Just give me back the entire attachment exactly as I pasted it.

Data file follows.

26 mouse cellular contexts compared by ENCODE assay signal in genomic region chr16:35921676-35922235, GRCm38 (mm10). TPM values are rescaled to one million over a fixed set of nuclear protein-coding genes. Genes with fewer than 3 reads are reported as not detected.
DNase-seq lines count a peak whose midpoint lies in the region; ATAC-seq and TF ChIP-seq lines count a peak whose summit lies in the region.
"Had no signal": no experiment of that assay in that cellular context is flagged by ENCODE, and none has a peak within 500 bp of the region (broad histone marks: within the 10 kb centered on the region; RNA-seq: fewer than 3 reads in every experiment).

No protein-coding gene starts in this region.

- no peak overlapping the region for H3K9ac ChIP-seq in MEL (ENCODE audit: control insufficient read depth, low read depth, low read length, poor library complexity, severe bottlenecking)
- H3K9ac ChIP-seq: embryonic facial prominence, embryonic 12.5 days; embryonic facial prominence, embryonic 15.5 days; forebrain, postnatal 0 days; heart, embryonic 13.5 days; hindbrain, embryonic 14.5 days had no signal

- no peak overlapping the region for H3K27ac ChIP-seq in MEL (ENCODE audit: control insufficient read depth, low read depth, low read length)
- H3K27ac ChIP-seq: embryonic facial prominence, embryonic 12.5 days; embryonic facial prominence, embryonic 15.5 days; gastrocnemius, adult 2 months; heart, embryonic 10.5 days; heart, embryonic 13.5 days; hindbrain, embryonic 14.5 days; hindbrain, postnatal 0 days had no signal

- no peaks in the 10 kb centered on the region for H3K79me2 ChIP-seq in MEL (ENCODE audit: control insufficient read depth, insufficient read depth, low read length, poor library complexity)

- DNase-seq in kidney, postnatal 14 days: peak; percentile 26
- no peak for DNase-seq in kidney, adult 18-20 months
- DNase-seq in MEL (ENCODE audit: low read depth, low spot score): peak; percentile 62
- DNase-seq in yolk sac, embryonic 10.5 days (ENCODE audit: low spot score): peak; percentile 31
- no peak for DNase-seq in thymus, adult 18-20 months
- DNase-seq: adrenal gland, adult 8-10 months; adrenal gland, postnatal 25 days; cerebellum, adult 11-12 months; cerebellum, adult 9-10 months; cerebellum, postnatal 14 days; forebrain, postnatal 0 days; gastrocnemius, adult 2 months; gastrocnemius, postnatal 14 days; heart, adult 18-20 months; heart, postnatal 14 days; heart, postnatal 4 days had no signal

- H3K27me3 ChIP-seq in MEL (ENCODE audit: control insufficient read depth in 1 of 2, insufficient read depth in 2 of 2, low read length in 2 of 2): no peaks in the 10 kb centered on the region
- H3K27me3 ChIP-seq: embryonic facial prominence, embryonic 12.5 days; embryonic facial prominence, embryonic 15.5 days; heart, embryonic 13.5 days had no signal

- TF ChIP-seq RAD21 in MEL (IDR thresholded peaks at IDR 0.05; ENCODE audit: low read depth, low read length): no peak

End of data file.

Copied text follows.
26 mouse cellular contexts compared by ENCODE assay signal in genomic region chr16:35921676-35922235, GRCm38 (mm10). TPM values are rescaled to one million over a fixed set of nuclear protein-coding genes. Genes with fewer than 3 reads are reported as not detected.
DNase-seq lines count a peak whose midpoint lies in the region; ATAC-seq and TF ChIP-seq lines count a peak whose summit lies in the region.
"Had no signal": no experiment of that assay in that cellular context is flagged by ENCODE, and none has a peak within 500 bp of the region (broad histone marks: within the 10 kb centered on the region; RNA-seq: fewer than 3 reads in every experiment).

No protein-coding gene starts in this region.

- no peak overlapping the region for H3K9ac ChIP-seq in MEL (ENCODE audit: control insufficient read depth, low read depth, low read length, poor library complexity, severe bottlenecking)
- H3K9ac ChIP-seq: embryonic facial prominence, embryonic 12.5 days; embryonic facial prominence, embryonic 15.5 days; forebrain, postnatal 0 days; heart, embryonic 13.5 days; hindbrain, embryonic 14.5 days had no signal

- no peak overlapping the region for H3K27ac ChIP-seq in MEL (ENCODE audit: control insufficient read depth, low read depth, low read length)
- H3K27ac ChIP-seq: embryonic facial prominence, embryonic 12.5 days; embryonic facial prominence, embryonic 15.5 days; gastrocnemius, adult 2 months; heart, embryonic 10.5 days; heart, embryonic 13.5 days; hindbrain, embryonic 14.5 days; hindbrain, postnatal 0 days had no signal

- no peaks in the 10 kb centered on the region for H3K79me2 ChIP-seq in MEL (ENCODE audit: control insufficient read depth, insufficient read depth, low read length, poor library complexity)

- DNase-seq in kidney, postnatal 14 days: peak; percentile 26
- no peak for DNase-seq in kidney, adult 18-20 months
- DNase-seq in MEL (ENCODE audit: low read depth, low spot score): peak; percentile 62
- DNase-seq in yolk sac, embryonic 10.5 days (ENCODE audit: low spot score): peak; percentile 31
- no peak for DNase-seq in thymus, adult 18-20 months
- DNase-seq: adrenal gland, adult 8-10 months; adrenal gland, postnatal 25 days; cerebellum, adult 11-12 months; cerebellum, adult 9-10 months; cerebellum, postnatal 14 days; forebrain, postnatal 0 days; gastrocnemius, adult 2 months; gastrocnemius, postnatal 14 days; heart, adult 18-20 months; heart, postnatal 14 days; heart, postnatal 4 days had no signal

- H3K27me3 ChIP-seq in MEL (ENCODE audit: control insufficient read depth in 1 of 2, insufficient read depth in 2 of 2, low read length in 2 of 2): no peaks in the 10 kb centered on the region
- H3K27me3 ChIP-seq: embryonic facial prominence, embryonic 12.5 days; embryonic facial prominence, embryonic 15.5 days; heart, embryonic 13.5 days had no signal

- TF ChIP-seq RAD21 in MEL (IDR thresholded peaks at IDR 0.05; ENCODE audit: low read depth, low read length): no peak